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Police: Private Police and Industrial Security

Public Vis-à-vis Private Police

In recent years there has been an increase in the attention paid to developing working relationships between seemingly similar but fundamentally different organizations that regulate public life. There are numerous examples of established relationships between law enforcement and private security organizations at the city, state, and federal levels. Some of these cooperative efforts date to the early 1980s. However, very little research has addressed the attitudes of law enforcement officers and security professionals toward each other. Findings from earlier research in general suggest that security professionals believe that law enforcement officers do not respect them. The findings also suggest that law enforcement officers are primarily concerned with arrests and less concerned with crime prevention. In addition, it has been found that law enforcement agencies solicit information from security agencies but do not reciprocate in kind. Another common finding is that police officers believe that private security forces are not professional, that they are client-oriented, and that they are reluctant to prosecute. Other studies have found that security professionals rated their relationship with the police as good to excellent, while the police rated their relationship with security professionals as good to poor. Cross-national research on law enforcement and security relationships in Singapore, Brazil, China, India, Russia, and South Africa also suggest similar findings.

Recent work in the United States on the relationship between law enforcement officers and security professionals' suggests that security professionals believe law enforcement officers have a negative view of security professionals, while law enforcement officers believe that security professionals view police positively. Law enforcement officers typically have a neutral view of security, while security personnel hold the police in relatively high regard. On the issue of working relationships, interestingly, police officers believe that the existing working relationship between the two sectors is good. Conversely, security personnel view the state of the working relationship as poor. Not surprisingly, the results also suggest that police officers perceive security personnel as unequal partners in crime prevention, though security professionals were more likely to believe that they are coproducers of crime prevention efforts with policing agencies. Despite these differences, both groups acknowledged that there are at least some cooperative efforts between the two sectors, and that they could do more to foster and encourage a better working relationship with the other.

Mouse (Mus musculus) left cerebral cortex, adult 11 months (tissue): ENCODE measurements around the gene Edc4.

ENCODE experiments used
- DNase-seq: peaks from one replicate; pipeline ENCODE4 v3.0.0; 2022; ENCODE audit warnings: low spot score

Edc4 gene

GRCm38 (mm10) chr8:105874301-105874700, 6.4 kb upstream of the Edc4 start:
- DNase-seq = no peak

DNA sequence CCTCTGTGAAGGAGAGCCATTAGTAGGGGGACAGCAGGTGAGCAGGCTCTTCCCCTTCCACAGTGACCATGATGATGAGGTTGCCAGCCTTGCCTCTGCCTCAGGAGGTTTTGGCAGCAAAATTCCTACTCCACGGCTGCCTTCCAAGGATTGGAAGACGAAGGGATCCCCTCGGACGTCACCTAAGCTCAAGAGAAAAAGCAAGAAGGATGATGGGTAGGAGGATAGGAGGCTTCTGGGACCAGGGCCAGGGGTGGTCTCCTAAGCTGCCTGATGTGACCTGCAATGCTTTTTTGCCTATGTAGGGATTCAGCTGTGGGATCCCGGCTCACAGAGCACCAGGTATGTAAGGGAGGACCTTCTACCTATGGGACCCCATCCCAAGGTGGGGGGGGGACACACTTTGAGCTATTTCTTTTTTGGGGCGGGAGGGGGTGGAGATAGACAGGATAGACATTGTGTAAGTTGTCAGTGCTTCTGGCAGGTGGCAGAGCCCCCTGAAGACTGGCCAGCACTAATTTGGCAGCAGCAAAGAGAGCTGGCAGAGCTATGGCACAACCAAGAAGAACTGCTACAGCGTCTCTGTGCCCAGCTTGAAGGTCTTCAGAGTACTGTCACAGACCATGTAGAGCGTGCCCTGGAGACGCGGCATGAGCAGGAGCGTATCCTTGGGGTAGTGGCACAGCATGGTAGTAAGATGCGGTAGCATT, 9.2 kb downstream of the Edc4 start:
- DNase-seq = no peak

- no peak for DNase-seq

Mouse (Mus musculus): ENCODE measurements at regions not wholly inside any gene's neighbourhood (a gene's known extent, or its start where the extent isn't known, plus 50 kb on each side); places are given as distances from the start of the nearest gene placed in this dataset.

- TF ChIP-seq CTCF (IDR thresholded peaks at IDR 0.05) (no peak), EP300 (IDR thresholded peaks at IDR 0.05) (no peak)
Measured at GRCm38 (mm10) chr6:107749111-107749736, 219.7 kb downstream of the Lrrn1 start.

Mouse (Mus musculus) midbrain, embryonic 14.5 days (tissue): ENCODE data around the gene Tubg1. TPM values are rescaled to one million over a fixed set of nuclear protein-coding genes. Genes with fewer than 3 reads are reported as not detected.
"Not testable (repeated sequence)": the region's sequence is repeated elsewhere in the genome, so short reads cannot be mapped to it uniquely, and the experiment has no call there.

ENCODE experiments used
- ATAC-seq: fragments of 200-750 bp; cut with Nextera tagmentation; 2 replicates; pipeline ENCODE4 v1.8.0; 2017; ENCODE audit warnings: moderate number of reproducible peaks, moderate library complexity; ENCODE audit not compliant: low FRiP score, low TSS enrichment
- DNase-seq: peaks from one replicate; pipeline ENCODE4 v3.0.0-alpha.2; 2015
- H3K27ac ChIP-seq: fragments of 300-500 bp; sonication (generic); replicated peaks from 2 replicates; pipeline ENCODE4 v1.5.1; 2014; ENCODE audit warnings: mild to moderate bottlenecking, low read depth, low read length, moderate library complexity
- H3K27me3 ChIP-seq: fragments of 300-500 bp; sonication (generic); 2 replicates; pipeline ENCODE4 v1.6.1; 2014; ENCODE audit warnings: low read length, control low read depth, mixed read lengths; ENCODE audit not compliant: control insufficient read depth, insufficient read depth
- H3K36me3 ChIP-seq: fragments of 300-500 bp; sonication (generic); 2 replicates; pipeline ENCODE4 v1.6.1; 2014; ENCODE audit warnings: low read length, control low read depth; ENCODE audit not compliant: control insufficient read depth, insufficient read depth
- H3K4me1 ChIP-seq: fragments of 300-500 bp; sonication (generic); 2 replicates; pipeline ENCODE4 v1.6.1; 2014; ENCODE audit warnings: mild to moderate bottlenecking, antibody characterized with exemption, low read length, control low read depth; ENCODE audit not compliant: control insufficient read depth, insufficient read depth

Due to the changing nature of security work, the distinction between public and private policing is becoming blurred. For example, public law enforcement officers often moonlight as security officers. While in some instances these officers wear official police uniforms and drive police cruisers while working at off-duty jobs, police officers working as security officers often act in a manner similar to private security officers. Private security forces in some areas are vested with full police powers. Examples from South Carolina (Sea Pines and Hilton Head Plantation), Virginia (Aquia Harbor), Oregon (Sun River), Tennessee (Fairfield Glade), and Pennsylvania (Poconos) suggest that their security forces remain privately controlled, paid, and attired, but are court sworn with the full capacity to arrest, search, and seize. In the Poconos, private communities have their security patrols deputized under Pennsylvania's dormant 1895 Night Watchman Act, originally adopted to enable coal companies to create their own union-busting police. In Michigan, similar legislation recently vested private security at certain malls and hospitals with total police power. Frenchman's Creek, a wealthy gated enclave in Florida's Palm Beach Gardens, boasts its own five-man Special Tactical Operation Patrol (STOP), which does not have full police powers but is equipped with camouflage clothing, night-vision scopes, infrared heat detectors, high-speed vehicles, and specially trained dogs.

In some types of police/security relationships, the distinction between public and private police is even further blurred. If one examines the nature of public and private police relationships, one can use the metaphor of cold-fusion to describe the complex and legally blurred relationships between law enforcement and security. An example of this type of interaction involves a joint police/security interaction where the recording industry contributed $100,000 to assist the Federal Bureau of Investigation (F.B.I.) in investigating pirated tapes and records. In another example, the F.B.I. and IBM Corporation jointly participated in a sting operation involving the sale of computer secrets in Silicon Valley. In yet another example, the Law Enforcement Intelligent Unit (LEIU) was founded as a private organization for local and state police to share intelligence files. Its membership is restricted to public police. The nature of the organizational culture permits the exchange of information that would not otherwise be possible by agents acting strictly in a public capacity. Thus these relationships provide opportunities for blending, but they blur boundaries between law enforcement and security organizations.

Additional topics

Law Library - American Law and Legal InformationCrime and Criminal LawPolice: Private Police and Industrial Security - Scope Of Security Work, Nature Of Security Work, Legal Authority, Public Vis-à-vis Private Police